January 24, 2022

Australia’s Chief Scientist, Dr. Cathy Foley on “How the United Nations’ New ‘Open Science Framework’ Could Speed Up The Pace Of Discovery”

By Dr. Cathy Foley, Australia’s Chief Scientist (via The Conversation):

Science, at its heart, is a collaborative effort. The eureka moments are headline-grabbing and enormously important, but they don’t come out of the blue. They emerge from years or even decades of testing, rejecting and refining ideas, painstakingly building a body of knowledge. Progress would be extremely slow if we all had to start at the beginning, or unknowingly tread paths others have already been down.

This is the nub of the argument for open science. The first step is open access to the research literature without fees or paywalls. My goal is for all Australian research to be open access, domestically and internationally, and for research conducted overseas to be freely available to read in Australia.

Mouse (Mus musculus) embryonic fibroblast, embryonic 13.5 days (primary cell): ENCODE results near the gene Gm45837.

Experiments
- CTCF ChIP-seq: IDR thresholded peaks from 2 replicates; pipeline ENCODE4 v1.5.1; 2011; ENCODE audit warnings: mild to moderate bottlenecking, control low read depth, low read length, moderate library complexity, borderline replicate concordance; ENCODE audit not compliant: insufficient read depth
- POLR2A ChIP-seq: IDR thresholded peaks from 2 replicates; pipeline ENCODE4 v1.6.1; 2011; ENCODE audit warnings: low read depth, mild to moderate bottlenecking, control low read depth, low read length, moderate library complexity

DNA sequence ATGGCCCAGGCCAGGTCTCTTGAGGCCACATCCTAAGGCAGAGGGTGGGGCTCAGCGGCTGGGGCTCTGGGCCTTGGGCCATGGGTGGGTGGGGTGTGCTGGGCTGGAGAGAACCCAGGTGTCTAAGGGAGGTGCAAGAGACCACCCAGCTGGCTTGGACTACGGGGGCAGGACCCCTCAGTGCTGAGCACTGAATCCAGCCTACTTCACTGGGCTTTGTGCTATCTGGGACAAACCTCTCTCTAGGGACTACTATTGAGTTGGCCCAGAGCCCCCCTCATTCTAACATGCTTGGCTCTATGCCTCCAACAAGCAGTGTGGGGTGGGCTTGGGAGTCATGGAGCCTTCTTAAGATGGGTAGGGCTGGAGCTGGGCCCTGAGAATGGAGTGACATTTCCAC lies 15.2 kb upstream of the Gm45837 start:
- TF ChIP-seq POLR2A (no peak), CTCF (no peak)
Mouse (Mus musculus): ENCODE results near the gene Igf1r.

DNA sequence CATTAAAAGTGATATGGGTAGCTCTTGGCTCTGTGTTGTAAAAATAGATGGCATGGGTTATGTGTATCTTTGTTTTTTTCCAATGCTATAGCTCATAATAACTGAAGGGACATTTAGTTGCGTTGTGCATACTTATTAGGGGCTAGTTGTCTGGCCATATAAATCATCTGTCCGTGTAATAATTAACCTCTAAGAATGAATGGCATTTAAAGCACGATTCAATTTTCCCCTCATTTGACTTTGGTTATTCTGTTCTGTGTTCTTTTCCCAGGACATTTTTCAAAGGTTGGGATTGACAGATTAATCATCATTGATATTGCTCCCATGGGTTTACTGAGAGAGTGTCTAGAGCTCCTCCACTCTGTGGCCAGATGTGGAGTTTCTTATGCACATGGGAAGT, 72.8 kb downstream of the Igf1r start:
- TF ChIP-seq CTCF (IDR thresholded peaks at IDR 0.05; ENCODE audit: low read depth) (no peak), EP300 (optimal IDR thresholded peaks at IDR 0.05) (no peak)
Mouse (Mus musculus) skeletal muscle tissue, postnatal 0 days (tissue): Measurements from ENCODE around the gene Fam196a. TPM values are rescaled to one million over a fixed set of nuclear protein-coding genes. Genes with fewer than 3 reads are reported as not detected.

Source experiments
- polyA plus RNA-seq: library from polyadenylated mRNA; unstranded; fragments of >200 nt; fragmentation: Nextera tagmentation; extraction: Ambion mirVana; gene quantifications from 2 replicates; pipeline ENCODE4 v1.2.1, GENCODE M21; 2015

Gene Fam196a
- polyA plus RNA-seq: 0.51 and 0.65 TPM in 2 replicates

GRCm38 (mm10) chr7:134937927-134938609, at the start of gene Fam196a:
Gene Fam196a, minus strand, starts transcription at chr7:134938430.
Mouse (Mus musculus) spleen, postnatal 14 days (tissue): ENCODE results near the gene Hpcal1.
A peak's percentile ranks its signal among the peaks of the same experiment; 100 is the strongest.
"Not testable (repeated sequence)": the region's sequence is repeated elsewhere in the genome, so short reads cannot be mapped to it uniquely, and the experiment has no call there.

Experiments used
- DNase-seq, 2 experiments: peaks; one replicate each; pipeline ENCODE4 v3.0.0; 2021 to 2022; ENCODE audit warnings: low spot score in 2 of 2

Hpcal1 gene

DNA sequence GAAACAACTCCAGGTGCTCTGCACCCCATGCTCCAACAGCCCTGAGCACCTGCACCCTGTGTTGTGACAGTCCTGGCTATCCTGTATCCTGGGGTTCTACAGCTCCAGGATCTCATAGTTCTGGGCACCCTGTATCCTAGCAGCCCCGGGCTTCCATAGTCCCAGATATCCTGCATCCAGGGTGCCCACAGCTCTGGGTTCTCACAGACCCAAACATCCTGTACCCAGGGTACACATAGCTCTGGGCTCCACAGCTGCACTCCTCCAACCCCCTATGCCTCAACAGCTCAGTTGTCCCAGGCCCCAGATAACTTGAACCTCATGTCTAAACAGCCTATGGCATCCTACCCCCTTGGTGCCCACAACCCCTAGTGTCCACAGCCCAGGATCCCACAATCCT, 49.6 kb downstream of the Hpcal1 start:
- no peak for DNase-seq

This year, in discussions with government, researchers, publishers and other stakeholders, I began the first steps towards a potential model. We are in the early stages, and the detail will take some time to emerge. But the appetite for change is strong, and I have no doubt that if we can realise an open access strategy, it will boost Australian discovery, innovation and prosperity.

Read the Complete Column

See Also: Dr. Cathy Foley’s Bio

See Also: UNESCO’s General Conference Reaches Global Agreements On Artificial Intelligence, Open Science and Education

About Gary Price

Gary Price (gprice@mediasourceinc.com) is a librarian, writer, consultant, and frequent conference speaker based in the Washington D.C. metro area. Before launching INFOdocket, Price and Shirl Kennedy were the founders and senior editors at ResourceShelf and DocuTicker for 10 years. From 2006-2009 he was Director of Online Information Services at Ask.com, and is currently a contributing editor at Search Engine Land.